How Does Brophy Work? News

Teachers choose classes based on expertise, passion

By Alex Kirshner ‘18
THE ROUNDUP

There are a large number of courses offered at any school, and even more teachers who are able to teach them.

So, how are teachers assigned to the classes they teach?

With core classes such as math and science, teachers who have experience in the field or have been educated in the topic they are teaching make some decisions straightforward. Also, teachers often teach classes based on their passion for the subject.

Assistant Principal for Academic Affairs Mr. Seamus Walsh said that teachers often propose electives to teach.

“If somebody’s got a good idea, share it and let’s see if it’s got traction,” he said.

One new class, AP Capstone, is in its first year of existence on campus.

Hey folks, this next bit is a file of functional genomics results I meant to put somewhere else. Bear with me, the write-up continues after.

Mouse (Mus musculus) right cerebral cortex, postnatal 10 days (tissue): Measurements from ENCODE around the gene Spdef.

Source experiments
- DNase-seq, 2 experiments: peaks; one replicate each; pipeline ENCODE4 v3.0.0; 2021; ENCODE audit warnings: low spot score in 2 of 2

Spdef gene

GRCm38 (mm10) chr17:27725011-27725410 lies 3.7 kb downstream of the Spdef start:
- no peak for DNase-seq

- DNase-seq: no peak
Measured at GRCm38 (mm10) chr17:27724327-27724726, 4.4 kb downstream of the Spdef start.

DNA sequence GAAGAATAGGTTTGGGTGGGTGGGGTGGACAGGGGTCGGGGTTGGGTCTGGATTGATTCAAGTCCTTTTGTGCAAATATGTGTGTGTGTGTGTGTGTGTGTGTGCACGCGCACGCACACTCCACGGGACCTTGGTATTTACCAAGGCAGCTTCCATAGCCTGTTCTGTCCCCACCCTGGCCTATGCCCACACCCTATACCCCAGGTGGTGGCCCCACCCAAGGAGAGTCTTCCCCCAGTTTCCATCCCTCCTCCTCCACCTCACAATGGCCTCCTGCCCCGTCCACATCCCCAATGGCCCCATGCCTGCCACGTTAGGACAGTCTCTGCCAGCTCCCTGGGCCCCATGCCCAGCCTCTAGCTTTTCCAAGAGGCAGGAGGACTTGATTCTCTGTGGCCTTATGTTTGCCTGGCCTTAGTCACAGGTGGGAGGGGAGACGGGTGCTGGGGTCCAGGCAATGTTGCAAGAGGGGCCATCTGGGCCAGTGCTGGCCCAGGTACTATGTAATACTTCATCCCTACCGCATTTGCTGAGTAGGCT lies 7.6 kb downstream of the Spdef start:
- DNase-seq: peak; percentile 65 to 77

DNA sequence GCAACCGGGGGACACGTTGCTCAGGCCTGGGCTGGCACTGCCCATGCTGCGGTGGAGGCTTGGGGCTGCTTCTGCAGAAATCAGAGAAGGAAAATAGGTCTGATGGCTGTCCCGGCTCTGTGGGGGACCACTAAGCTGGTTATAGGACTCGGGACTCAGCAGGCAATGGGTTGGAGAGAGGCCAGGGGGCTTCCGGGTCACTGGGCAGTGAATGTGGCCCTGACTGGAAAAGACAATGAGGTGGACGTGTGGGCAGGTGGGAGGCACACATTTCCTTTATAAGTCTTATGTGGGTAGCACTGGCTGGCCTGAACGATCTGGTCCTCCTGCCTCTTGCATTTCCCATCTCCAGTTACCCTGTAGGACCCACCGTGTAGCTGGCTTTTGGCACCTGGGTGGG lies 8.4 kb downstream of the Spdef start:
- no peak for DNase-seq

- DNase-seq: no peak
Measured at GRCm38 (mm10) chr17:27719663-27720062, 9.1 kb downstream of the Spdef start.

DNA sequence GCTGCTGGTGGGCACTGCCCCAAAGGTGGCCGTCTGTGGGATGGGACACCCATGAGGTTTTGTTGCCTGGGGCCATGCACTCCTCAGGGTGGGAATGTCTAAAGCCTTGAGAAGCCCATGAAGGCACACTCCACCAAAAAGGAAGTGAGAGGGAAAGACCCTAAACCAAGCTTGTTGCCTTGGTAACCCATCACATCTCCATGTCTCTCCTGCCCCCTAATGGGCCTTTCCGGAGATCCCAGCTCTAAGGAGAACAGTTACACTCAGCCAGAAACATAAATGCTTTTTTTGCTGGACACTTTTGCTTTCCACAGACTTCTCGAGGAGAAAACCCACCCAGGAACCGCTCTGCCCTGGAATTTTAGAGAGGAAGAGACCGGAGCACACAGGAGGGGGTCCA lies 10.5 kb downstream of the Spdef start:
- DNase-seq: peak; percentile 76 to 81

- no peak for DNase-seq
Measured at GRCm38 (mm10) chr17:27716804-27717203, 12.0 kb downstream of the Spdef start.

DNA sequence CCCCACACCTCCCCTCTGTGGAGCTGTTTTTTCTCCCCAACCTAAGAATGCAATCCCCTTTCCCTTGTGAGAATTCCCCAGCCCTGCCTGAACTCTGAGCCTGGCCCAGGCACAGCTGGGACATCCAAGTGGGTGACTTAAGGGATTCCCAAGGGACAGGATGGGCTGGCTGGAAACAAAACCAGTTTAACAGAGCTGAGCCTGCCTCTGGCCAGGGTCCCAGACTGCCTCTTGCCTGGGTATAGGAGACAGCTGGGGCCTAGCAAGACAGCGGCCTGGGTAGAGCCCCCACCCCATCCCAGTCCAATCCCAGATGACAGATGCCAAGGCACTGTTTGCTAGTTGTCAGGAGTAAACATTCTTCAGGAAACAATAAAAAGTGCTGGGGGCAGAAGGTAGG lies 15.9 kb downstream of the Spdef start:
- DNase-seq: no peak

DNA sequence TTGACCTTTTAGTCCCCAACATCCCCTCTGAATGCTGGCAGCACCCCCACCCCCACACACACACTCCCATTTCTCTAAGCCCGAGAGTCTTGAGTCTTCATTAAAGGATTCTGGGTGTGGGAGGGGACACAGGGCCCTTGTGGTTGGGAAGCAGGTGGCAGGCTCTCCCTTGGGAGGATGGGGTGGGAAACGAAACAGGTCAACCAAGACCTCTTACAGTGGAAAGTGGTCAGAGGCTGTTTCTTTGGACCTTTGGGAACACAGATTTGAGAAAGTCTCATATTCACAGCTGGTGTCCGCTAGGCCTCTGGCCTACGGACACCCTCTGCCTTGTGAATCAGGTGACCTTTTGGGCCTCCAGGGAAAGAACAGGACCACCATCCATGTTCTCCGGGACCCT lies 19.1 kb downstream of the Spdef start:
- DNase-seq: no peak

Mr. Mike Welty, who is the AP Capstone teacher, said that he began teaching the AP Capstone class because of his desire to be a reader for AP Physics.

“I looked to become a reader for AP Physics, so I applied,” he said. “Then I got an email back that said ‘Hey would you be interested in reading for this new course AP Seminar,’ which is part of the AP Capstone program.”

Mr. Welty said it didn’t take long for him to implement the class into Brophy’s curriculum, and that he talked to Mr. Walsh in order to teach it.

“As soon as I came back from the first reading, I said that it was a great course and it was a course we should be teaching,” he said.

The class only has 10 students in it this year, but Mr. Welty is hoping for the class to grow to either one or two classes of 25 students.

English and social studies teachers propose senior electives based on their passions for the topic.

Mr. John Damaso, who is the chair of the English Department, said that teachers propose electives on subjects that they have deep interest in.

“I think it all comes from a place of passion,” he said.